dew pylot

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math....what's math?

i am currently a third year student in a flight program and i have rarely ever come across math that is very hard. as a matter of fact, i failed calculus in HS and am only required to take a basic college math class in college (got a c). as for the graphs and charts and all the x/c planning, the math is easily done with a calculator....which i think you know how to use since your background is math.....bottom line is if you LOVE flying, go for it.....good luck with your decision....

dew
 

starchkr

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Math?!?!?!?!

Who needs math?!?!?!?

Get a really nice calculator that can store formulas and stuff, and bam, you are a whiz at math in the aviation industry. It's that simple. Never make it harder than it really is!
 

RM7599

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Well, there seems to be an overwhelming consensus that math wizardry is not the most vital part of becoming a succesful pilot. Ok, now the hard part.....where to do my training? I truely appreciate the great responses from everyone. Maybe one day I will have the privelage of being your first officer:)........since you have the jump on me and all! Take care and look out, I may be in your airspace before long.
 

bobbysamd

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Where to learn to fly

That's a question about which I could write more and more or say more with less. I'll choose the second choice.

You can learn to fly at a big flight school in someplace like Florida, a medium-sized flight school, or a small flight school. You can learn to fly at your local airport at an FBO (fixed based operator), or from an instructor(s) with their own airplanes. You can learn to fly at an airline-sponsered flight school such as Comair or Mesa. You can choose any one of these options and get to an airline eventually.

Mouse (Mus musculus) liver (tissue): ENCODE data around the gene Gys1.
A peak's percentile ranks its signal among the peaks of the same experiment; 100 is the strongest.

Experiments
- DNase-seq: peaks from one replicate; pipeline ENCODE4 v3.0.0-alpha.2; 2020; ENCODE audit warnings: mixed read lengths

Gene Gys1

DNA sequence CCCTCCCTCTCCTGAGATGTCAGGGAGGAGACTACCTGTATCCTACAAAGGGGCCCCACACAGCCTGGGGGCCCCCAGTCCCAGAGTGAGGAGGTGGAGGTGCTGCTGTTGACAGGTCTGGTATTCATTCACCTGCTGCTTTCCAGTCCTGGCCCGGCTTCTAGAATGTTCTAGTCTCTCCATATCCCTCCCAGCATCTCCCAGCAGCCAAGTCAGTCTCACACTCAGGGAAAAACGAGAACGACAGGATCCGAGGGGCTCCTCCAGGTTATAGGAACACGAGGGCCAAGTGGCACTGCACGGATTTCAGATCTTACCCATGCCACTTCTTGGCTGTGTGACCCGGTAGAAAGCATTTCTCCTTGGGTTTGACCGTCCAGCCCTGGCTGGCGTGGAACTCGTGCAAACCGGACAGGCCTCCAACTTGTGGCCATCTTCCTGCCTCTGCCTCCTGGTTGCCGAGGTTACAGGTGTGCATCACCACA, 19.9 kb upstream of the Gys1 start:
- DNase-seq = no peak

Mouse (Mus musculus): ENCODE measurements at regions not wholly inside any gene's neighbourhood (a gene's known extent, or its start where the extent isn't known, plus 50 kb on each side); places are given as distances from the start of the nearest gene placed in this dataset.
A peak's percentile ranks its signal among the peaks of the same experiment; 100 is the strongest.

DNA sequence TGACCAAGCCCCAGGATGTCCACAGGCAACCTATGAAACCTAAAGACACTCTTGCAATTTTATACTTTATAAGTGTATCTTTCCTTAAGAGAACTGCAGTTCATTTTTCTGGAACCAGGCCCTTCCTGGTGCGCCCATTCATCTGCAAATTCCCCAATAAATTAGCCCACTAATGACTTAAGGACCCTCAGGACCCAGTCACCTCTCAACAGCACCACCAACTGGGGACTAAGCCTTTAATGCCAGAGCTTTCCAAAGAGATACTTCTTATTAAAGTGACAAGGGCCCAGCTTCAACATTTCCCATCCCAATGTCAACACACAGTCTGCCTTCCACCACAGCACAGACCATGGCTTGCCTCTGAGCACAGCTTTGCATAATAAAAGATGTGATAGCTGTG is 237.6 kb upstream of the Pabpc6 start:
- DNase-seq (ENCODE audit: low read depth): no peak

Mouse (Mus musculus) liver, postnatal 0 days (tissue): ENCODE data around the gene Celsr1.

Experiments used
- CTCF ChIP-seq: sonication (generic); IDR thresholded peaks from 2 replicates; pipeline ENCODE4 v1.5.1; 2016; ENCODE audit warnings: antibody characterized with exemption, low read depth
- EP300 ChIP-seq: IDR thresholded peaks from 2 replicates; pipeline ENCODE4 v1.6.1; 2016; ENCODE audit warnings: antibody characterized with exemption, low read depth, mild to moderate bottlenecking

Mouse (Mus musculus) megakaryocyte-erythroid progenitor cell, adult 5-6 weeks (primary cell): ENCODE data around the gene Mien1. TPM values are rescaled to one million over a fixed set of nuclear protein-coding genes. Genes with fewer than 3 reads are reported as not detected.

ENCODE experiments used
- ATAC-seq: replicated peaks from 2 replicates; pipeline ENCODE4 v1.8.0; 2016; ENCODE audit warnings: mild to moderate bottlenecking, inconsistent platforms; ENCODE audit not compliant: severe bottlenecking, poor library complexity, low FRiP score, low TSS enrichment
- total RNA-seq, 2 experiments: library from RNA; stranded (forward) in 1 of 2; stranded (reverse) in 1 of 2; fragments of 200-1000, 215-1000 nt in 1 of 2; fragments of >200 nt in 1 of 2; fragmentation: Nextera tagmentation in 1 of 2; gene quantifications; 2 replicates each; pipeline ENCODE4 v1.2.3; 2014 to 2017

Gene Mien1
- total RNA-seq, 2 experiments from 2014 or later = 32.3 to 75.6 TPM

Your major consideration is finding a way to fly that will provide the best quality training and value for the price. I'd begin by going to your local airport and look for flight instruction. Talk to people there, in particular instructors. Find out how they learned to fly. Then, go to the store and buy an aviation magazine(s). You'll run across tons of ads for flight schools. Also, look in the yellow pages. Call or send away for information. Most sizeable schools have web sites. Another suggestion is if you know any professional pilots who've achieved the goal you're after, ask them. Get their input. Post a query on the board about specific schools and, guaranteed, you'll receive a cross-section of opinions. At that point, you can visit schools if you choose that route and be able to make a good decision.

Good luck with your decision.
 
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JOHN LA HAYE

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DON'T KNOW WHAT YOU ARE CONCERNED ABOUT. THE MATHMATICS THAT YOU ARE TALKING ABOUT ARE USUALLY THE PERFORMANCE NUMBERS FOR ANY PARTICULAR AIRCRAFT.
THEY WILL COME TO YOU IN THE FORM OF GRAPHS AND CHARTS. AT TIMES SOME INTERPOLATION IS REQUIRED.

IN THE COCKPIT MENTAL GYMNASTICS IS NOT REQUIRED. REMEMBER TO THINK AHEAD OF THE AIRPLANE, PLAN THE FLIGHT AND THINK ABOUT WHAT THE GOAL IS. FLYING IS STILL SOMEWHAT OF AN ART FORM AS WELL AS A SCIENTIFIC SKILL.

FLYING REQUIRES PRACTICE AND TIME. SIMILAR TO LEARNING TO PLAY AN INSTRUMENT. ALTHOUGH MUSIC IS MATHMATICAL YOU DO NOT NEED ALGEBRA TO PLAY A GUITAR.

IV'E BEEN FLYING FOR 16 YEARS, WENT TO MED SCHOOL FIRST.
I BELIEVED THAT I SHOULD SPEND MY WORKING LIFE DOING SOMETHING THAT I LOVE INSTEAD OF COUNTING THE CASH AT THE END OF THE DAY. I AM NOT GOING TO GET RICH DOING THIS
BUT WHEN I PUT THE GEAR DOWN FOR THE LAST TIME I DON'T THINK I WILL REGRET ANY OF THE TIME I HAVE DEDICATED TO FLIGHT.

GOOD LUCK
 

Simon Says

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My rule on math...........if you cant figure it out on the Heading indicator/Altimeter you dont need to be doing it in the flight deck. By the way made it through to trigonometry with a low C, tried Calc, and failed twice. LOL. That is why I am finishing up my degree at ERAU Online.